On Nov. 26, the BOS held a special called meeting to discuss Ballad’s planned changes to trauma and neonatal intensive care services. At that meeting, the board voted to send resolutions to Ballad Health’s management opposing the changes.
On Wednesday, the BOS voted to take it a step further by sending those same resolutions to the health departments in Tennessee and Virginia.
“I understand the cost of keeping a Level 1, even a Level 2, versus Level 3 is a tremendous amount of money,” said Supervisor Danny Mann. “I understand that, but we’re giving up a lot to lose Bristol from Level 2 to Level 3 and Holston Valley from Level 1 to Level 3. Health care costs a lot; it does. But to give that up, I think it’s foolish to do that.”
What do the resolutions say?
As previously reported by the Times News, Scott County’s first resolution opposes Ballad Health’s plan to downgrade Holston Valley Medical Center from a Level 1 to a Level 3 trauma center and to consolidate NICU services at Niswonger Children’s Hospital.
The second resolution requests that Ballad Health’s Board of Directors consider maintaining at least a Level 2 trauma center at Holston Valley Medical Center.
What’s happened since the called meeting?
Mann said he and BOS Chairman David Redwine spoke to a Ballad Health official on Wednesday and got the impression that Ballad plans to move forward with its current plan, despite the resolutions.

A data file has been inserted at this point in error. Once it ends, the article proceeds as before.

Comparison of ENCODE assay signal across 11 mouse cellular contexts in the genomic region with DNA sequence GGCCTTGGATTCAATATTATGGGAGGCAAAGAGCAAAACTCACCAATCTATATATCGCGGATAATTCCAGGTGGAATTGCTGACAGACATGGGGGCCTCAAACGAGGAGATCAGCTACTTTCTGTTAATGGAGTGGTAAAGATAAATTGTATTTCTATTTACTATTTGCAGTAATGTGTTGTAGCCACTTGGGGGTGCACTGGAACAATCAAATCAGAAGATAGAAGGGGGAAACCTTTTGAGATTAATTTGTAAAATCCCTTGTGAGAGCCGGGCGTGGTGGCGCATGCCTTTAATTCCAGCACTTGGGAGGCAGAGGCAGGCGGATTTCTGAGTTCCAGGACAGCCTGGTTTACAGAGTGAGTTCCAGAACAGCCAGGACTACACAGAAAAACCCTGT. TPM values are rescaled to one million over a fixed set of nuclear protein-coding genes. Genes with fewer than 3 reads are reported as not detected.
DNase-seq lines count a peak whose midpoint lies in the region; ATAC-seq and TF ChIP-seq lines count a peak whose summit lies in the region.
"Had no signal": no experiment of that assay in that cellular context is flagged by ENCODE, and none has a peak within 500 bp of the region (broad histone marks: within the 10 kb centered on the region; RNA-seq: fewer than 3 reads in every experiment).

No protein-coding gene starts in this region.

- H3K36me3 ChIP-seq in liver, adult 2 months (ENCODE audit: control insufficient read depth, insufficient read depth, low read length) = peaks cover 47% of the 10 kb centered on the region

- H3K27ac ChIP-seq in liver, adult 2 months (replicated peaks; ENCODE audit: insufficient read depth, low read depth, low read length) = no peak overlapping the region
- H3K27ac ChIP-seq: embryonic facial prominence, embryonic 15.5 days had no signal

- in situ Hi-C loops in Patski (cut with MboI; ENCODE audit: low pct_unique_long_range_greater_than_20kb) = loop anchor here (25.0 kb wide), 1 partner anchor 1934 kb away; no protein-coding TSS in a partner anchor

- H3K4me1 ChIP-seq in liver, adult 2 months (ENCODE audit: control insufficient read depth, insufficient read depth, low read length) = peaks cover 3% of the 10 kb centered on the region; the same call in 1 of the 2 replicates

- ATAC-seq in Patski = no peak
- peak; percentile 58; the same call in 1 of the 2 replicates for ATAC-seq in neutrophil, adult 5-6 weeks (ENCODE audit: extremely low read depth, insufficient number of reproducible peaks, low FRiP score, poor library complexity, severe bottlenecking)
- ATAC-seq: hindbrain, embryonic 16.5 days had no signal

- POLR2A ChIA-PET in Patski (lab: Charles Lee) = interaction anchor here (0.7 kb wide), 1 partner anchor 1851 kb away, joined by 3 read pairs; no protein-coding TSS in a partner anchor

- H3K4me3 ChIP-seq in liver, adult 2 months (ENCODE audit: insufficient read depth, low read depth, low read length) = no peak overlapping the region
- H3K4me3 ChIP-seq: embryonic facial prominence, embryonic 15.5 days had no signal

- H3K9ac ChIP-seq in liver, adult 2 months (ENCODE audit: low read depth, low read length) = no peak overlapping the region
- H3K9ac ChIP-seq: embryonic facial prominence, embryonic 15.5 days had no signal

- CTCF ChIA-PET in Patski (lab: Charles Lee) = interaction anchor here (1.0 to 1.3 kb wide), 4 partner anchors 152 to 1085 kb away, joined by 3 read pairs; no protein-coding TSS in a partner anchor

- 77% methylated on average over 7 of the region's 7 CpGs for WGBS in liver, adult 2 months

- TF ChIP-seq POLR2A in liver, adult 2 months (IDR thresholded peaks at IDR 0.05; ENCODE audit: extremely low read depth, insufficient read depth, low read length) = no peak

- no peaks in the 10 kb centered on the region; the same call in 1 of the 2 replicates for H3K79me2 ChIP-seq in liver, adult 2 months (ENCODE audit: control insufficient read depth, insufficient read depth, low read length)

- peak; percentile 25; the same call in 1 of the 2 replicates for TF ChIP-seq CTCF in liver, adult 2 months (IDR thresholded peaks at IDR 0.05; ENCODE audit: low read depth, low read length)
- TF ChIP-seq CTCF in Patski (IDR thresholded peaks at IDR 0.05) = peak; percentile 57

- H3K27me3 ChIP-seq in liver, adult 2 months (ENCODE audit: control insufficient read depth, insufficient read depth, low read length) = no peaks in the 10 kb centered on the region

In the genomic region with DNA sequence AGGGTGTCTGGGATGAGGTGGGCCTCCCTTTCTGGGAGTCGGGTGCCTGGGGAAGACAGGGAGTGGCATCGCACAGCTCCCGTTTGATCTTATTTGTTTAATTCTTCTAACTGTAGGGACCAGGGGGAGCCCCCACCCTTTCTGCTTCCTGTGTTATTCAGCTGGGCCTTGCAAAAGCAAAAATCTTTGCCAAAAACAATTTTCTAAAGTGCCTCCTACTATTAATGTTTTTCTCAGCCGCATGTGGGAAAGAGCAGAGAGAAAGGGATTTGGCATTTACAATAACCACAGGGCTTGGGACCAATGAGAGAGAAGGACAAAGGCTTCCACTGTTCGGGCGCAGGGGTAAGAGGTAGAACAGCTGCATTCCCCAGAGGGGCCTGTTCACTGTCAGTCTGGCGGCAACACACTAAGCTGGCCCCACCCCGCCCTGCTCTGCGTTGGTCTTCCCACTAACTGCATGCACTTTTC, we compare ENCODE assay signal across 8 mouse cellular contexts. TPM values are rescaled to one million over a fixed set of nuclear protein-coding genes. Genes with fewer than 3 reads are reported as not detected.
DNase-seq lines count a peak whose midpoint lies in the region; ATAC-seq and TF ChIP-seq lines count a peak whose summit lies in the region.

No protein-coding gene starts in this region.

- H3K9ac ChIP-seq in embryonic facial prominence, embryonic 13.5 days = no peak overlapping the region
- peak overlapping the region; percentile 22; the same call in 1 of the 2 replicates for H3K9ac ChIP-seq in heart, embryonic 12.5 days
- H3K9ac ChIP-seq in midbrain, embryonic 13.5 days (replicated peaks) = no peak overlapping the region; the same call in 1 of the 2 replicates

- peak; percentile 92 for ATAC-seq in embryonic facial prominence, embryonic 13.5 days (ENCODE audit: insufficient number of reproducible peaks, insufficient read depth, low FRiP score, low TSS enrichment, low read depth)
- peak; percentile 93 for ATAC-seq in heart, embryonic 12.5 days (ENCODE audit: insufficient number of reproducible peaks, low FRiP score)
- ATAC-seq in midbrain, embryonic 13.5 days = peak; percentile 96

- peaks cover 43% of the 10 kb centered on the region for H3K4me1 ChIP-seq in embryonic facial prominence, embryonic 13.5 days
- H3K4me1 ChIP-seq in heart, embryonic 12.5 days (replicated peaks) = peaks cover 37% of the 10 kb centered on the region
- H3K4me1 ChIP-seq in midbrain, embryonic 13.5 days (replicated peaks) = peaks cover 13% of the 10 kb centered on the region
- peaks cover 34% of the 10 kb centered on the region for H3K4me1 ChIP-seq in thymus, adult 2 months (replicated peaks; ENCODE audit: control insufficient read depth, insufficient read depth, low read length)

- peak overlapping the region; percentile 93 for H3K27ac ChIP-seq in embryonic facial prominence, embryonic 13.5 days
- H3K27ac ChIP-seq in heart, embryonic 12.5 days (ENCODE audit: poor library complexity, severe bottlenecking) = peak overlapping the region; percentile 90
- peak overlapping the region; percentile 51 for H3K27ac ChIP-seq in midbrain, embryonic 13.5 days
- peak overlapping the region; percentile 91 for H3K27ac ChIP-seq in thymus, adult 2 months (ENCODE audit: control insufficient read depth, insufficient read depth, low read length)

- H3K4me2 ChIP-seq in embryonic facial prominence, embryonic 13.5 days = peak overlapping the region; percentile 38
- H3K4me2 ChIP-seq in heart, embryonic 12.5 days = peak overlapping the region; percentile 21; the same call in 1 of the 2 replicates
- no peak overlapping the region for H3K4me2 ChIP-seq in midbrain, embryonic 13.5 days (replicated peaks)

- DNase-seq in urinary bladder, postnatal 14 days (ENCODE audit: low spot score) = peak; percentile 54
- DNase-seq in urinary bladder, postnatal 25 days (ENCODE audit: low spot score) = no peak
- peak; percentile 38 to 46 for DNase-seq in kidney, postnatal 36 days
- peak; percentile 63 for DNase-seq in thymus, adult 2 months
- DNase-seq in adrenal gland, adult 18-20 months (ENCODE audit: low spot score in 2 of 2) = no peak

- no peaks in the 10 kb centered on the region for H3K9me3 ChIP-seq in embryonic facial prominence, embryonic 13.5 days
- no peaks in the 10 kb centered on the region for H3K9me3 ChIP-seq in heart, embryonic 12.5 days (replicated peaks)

“I don’t think Ballad’s going to change anything of what they’ve presented to us,” Mann said. “I was hoping they’d maybe go with a Level 2 (at Holston Valley) … and maybe they would keep the NICU, but their plan is to go forward with what they’ve presented here, a Level 3 and do away with the NICU at Holston Valley.”
Supervisor Marshall Tipton was the first to mention forwarding the resolutions to the health departments, noting that “it couldn’t hurt.” The BOS unanimously approved the suggestion, with Redwine adding that Virginia senators and other elected officials are continuing to monitor the situation.
“They have no decision-making power with Tennessee corporations, but they are obligated to protect and try to represent the people of Virginia, and if that’s where we go to get our health care, then they can make some phone calls,” Redwine said. “And I feel like anything we can do to keep this in front of people of power, we’re doing ourselves and the citizens a service.”